Forbes' secret to success
Internationally recognised breast cancer researcher Professor JohnForbes’ secret to success is simple: you can’t help but achieve if you love what you do.
The good news is that Forbes’ passion lies in working towards one goal – a world without breast cancer.
"You have to believe and find a way. Have a goal and a vision – ask what we need to do to get from here to there and then believe that you can do it," says Forbes, a Professor of Surgical Oncology at the University of Newcastle and Calvary Mater Newcastle. He is also the Group Coordinator of the Australian New Zealand Breast Cancer Trials Group (ANZ BCTG) and a member of the Hunter Medical Research Institute’s Cancer Research Program.
It is expected that more than 13,000 new cases of breast cancer will be diagnosed in Australian women this year. The good news is that mortality rates have dropped over the past 15 years thanks partly to treatment trials run by talented researchers like Forbes and his team.
As an undergraduate medical student at the University of Melbourne, Forbes was appalled by the way breast cancer was treated and the poor outcomes for women. Following training in surgery and research in the United Kingdom, Forbes returned to Australia to team up with oncology colleagues to establish the first national breast cancer trial group – the ANZ BCTG.
"We learned the enormous power of collaboration. If you are doing something on your own it is tough. If you have two people you can cry on each other’s shoulders, so it is not as bad. If you have three people, you can achieve anything.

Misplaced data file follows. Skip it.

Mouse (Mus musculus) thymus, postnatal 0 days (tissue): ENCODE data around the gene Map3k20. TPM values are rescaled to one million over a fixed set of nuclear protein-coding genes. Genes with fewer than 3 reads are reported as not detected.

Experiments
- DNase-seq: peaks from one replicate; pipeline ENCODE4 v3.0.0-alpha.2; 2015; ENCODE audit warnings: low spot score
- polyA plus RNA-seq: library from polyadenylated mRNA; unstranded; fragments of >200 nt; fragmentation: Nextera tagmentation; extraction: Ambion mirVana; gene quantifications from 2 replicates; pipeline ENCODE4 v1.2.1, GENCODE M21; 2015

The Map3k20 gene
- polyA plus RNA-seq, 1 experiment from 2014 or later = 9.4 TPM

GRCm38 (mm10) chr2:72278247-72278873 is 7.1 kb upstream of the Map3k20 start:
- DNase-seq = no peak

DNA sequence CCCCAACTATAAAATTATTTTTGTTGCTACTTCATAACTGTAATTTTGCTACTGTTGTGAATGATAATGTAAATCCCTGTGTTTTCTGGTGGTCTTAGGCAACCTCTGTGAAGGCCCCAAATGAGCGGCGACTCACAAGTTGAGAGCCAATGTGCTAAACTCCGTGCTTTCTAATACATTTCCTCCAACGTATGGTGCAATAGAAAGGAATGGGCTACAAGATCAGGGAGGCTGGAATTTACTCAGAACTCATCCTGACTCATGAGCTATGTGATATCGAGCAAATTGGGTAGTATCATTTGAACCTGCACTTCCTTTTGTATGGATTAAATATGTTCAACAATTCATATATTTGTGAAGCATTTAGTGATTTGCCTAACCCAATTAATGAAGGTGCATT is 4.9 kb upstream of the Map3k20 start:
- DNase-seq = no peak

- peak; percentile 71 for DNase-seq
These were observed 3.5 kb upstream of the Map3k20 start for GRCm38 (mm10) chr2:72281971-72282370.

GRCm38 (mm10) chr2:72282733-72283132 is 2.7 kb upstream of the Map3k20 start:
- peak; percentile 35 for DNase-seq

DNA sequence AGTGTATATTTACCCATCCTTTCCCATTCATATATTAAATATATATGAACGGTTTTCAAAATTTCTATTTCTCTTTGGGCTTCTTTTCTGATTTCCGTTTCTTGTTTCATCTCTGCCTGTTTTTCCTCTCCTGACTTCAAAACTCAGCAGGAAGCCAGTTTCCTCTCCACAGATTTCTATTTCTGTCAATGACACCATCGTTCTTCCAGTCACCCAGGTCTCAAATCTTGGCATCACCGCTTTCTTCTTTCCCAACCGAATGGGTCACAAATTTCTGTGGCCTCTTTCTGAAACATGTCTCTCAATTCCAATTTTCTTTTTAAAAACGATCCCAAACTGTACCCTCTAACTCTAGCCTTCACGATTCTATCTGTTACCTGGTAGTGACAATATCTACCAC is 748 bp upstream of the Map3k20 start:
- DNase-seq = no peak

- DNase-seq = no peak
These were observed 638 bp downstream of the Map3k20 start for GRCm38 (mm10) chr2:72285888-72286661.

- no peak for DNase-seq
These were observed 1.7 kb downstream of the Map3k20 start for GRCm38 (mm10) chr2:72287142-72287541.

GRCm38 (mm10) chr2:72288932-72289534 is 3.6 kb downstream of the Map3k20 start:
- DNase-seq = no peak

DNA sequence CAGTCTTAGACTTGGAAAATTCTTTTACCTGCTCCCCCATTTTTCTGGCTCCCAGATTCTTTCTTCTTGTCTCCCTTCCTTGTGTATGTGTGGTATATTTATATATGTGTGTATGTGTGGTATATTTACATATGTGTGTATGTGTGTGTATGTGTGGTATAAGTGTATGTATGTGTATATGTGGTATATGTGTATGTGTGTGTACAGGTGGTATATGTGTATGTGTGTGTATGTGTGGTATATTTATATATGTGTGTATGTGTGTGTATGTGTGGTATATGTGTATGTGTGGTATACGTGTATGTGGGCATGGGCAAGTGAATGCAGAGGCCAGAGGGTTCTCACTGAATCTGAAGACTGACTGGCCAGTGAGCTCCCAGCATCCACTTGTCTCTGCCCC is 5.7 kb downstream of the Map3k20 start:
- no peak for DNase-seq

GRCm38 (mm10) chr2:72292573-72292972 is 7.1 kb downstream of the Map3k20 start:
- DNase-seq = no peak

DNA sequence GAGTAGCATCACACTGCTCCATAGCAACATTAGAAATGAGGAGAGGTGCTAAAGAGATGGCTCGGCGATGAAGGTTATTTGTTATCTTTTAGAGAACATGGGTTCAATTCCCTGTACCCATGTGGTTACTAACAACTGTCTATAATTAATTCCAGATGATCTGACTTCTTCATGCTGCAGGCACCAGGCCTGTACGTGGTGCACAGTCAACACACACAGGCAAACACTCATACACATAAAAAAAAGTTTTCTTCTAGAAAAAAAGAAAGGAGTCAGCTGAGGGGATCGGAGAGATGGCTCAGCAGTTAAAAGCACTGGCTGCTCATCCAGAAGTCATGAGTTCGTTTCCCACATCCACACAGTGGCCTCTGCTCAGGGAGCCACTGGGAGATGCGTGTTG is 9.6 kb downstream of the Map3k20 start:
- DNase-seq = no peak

"We have a group of more than 300 researchers in Australia working on breast cancer trials, so there is no limit to what we can do. Our global collaboration means we can magnify the enormous benefits for people in Australia, and can contribute and lead."
Thanks to Forbes and his team, Australian women have been among the first to benefit from the results of a global clinical trial for breast cancer prevention using the drug tamoxifen – an established treatment for breast cancer.
Forbes chaired the Australasian arm of the study, which confirmed that tamoxifen can reduce the risk of breast cancer in pre- and post-menopausal women at increased risk of the disease. The study also showed that after treatment ceases, the protective effect of tamoxifen continues for at least 10 years while the risk of side effects returns to normal levels.
Forbes and his team have embarked on a world-first, global trial of the drug lapatinib to test its effectiveness in controlling and preventing breast cancer. The drug is targeting women who have a particular type of breast cancer with a high risk of relapse.
With a global budget of more than $100 million, the ANZ BCTG is joining with the major North American and European breast cancer trials groups.
Forbes was recently named as one of the top 10 ‘hottest’ researchers in the world, with his inclusion on the Thomson Scientific ‘Hottest Researcher’ list for 2005 - 2006. Forbes’ international colleagues and the field of oncology dominated the list.
Affectionately known as ‘Prof’ to his colleagues, Forbes puts his success down to being part of a team.
"Certainly I play an important role, but it is a small component of a bigger team. And that is what research collaboration is about. You need intuitive ideas based on good science, and hard work, but in the end nobody does it on their own – and if they think they do, they are deluding themselves.â